|Publication number||US6508001 B2|
|Application number||US 10/015,213|
|Publication date||Jan 21, 2003|
|Filing date||Nov 16, 2001|
|Priority date||Oct 21, 1999|
|Also published as||US6370860, US20020040572|
|Publication number||015213, 10015213, US 6508001 B2, US 6508001B2, US-B2-6508001, US6508001 B2, US6508001B2|
|Original Assignee||Adipaz Ltd.|
|Export Citation||BiBTeX, EndNote, RefMan|
|Patent Citations (14), Referenced by (3), Classifications (21), Legal Events (3)|
|External Links: USPTO, USPTO Assignment, Espacenet|
This is a division of U.S. application Ser. No. 09/422,755 filed Oct. 21, 1999, now U.S. Pat. No. 6,370,860
1. Field of the Invention
The present invention relates in general to hollow wire used in the construction of jewelry, and relates in particular to a method and apparatus for forming hollow wire links for constructing jewelry rope chains.
2. Description of Prior Developments
Jewelry rope chain is produced by forming precious metal wire into individual links and then interconnecting the links in a known fashion to form a helical chain. Examples of such chains and their construction are provided in U.S. Pat. Nos. 5,537,812, 5,660,036 and 5,303,540.
In some cases, it is desirable for form a series of flat reflective surfaces along the chain links to enhance the light reflecting characteristics of the chain. Diamond cutting tools and diamond grinding wheels are used to form such flat faceted surfaces and produce what is known as “diamond cut” jewelry chains. An example of such diamond cut jewelry rope chain is disclosed in U.S. Pat. No. 5,285,625.
A problem arises when hollow wire is used to form diamond cut jewelry chains. Although hollow wire is desirable because it reduces the amount of precious metal required to form a rope chain, the resulting thin walls of the hollow chain links can be perforated during the diamond cutting of the facets in the thin walls. This penetration of the faceted surface through the thin hollow links forms a hole that ruins the rope chains.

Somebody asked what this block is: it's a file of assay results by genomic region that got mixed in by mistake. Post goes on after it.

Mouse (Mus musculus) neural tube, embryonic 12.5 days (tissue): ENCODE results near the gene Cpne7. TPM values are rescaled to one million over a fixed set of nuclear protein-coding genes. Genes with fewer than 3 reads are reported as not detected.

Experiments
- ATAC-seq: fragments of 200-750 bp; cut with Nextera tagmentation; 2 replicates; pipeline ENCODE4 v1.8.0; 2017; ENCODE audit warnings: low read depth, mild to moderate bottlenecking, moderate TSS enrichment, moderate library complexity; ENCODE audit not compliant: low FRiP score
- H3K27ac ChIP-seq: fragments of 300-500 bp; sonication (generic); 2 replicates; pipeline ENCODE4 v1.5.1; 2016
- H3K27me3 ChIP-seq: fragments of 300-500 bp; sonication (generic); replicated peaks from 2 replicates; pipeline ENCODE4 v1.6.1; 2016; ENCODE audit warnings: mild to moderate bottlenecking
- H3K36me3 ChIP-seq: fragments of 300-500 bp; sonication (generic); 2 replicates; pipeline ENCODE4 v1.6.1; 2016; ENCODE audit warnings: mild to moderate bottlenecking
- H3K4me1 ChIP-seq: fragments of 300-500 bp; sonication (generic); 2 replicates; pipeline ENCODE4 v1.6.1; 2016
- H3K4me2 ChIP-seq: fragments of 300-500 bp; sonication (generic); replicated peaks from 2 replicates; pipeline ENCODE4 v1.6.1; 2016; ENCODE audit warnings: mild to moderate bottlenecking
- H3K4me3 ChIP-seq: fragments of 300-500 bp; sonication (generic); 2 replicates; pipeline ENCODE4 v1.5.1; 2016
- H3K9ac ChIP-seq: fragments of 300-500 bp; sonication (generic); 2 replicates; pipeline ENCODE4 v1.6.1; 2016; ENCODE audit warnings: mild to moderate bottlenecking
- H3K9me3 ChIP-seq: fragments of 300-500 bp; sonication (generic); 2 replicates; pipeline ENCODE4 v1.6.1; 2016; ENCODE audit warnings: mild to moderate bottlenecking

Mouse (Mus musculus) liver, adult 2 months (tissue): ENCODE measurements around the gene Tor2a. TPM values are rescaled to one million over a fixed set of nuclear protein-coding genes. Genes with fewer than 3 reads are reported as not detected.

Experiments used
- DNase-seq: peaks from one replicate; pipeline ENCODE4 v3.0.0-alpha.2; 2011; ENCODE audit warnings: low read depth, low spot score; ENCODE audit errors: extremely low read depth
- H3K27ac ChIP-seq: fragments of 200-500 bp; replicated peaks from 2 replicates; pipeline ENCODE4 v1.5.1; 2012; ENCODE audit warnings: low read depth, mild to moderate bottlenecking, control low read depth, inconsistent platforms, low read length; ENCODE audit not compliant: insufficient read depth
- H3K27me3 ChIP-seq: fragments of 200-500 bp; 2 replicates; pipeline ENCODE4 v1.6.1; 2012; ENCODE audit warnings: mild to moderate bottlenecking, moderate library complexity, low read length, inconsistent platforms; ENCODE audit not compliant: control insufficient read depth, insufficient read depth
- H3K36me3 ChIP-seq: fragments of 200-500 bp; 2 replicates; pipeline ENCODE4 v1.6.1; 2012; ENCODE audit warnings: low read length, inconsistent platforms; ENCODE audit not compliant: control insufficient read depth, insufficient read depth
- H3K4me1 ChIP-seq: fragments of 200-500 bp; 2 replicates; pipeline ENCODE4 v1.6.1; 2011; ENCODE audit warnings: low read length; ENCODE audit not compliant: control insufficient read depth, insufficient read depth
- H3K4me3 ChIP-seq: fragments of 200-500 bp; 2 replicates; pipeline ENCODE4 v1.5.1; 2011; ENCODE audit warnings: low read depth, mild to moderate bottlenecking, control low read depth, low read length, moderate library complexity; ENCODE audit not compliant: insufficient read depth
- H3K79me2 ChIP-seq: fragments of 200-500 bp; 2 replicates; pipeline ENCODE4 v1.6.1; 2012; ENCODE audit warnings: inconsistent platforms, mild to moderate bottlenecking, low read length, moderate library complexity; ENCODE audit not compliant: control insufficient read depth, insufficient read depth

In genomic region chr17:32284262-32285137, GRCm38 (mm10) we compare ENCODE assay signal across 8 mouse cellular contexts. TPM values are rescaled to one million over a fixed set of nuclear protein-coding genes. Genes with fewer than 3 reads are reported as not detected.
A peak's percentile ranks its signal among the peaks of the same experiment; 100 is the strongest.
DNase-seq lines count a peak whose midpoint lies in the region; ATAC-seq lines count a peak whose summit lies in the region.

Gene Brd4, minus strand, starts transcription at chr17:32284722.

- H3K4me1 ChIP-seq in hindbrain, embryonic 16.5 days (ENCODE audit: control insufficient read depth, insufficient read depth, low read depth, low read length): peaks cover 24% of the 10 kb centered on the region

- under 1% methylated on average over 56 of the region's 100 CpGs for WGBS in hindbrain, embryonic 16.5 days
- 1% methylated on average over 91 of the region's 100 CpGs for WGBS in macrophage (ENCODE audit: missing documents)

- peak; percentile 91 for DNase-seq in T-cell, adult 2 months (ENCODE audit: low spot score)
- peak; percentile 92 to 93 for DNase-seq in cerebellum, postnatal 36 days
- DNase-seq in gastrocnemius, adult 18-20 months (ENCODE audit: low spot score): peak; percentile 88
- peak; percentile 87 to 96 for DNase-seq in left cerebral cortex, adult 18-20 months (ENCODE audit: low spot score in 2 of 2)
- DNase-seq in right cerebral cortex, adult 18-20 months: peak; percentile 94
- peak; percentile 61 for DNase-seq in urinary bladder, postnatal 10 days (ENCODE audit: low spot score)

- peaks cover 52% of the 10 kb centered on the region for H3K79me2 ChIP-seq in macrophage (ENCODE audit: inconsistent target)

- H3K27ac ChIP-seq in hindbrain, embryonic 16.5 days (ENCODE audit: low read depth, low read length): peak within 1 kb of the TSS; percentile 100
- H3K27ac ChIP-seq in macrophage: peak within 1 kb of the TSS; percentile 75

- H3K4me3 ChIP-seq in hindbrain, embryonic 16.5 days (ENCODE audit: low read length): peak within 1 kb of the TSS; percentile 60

Accordingly, a need exists for a hollow wire for forming hollow rope chain links and other articles of jewelry, including machine and hand made chains, and which allows full faceting without the risk of penetrating the link during diamond cutting of a facet.
A further need exists for a method and apparatus for forming hollow rope chain having a thickened wall portion particularly adapted for faceting by a diamond cutting operation.
The present invention has been developed to fulfill the needs noted above and therefore has as an object the provision of a method and apparatus for forming a hollow wire particularly adapted for producing diamond cut faceted surfaces such as used in jewelry rope chain links.
Another object of the invention is the provision of a hollow wire having internal and external mechanically worked surfaces formed by drawing a solid wire through a die.
Another object of the invention is the provision of a die having a groove forming element adapted to form an open internal groove in a solid wire so as to produce a thick walled section in a hollow wire.
Still another object of the invention is the provision of a hollow chain link particularly adapted for forming faceted diamond cut rope chains.
These and other objects are met by the present invention which is directed to a method and apparatus for forming hollow wire and hollow chain links adapted for producing diamond cut faceted jewelry rope chains. A wire drawing die is formed with a conical bore defining a wire drawing channel. A groove forming element such as a hard wire rod is mounted in the channel.
As a solid wire of soft precious metal, such as gold or silver, is drawn through the die, the groove forming element forms an axially-extending longitudinal groove along one side of the drawn hollow wire. The remaining solid section of the drawn wire is formed with a central thick-walled portion particularly adapted for faceting. A pair of thin-walled sections extend circumferentially from the central thick-walled portion so as to embrace and surround the drawn groove. Diamond cut facets can be formed in the central thick-walled portion of the chain links formed by the hollow wire. Such facets can be identical to those formed in conventional solid wire but by using a hollow wire, the hollow links can weigh up to 50% less than solid wire links.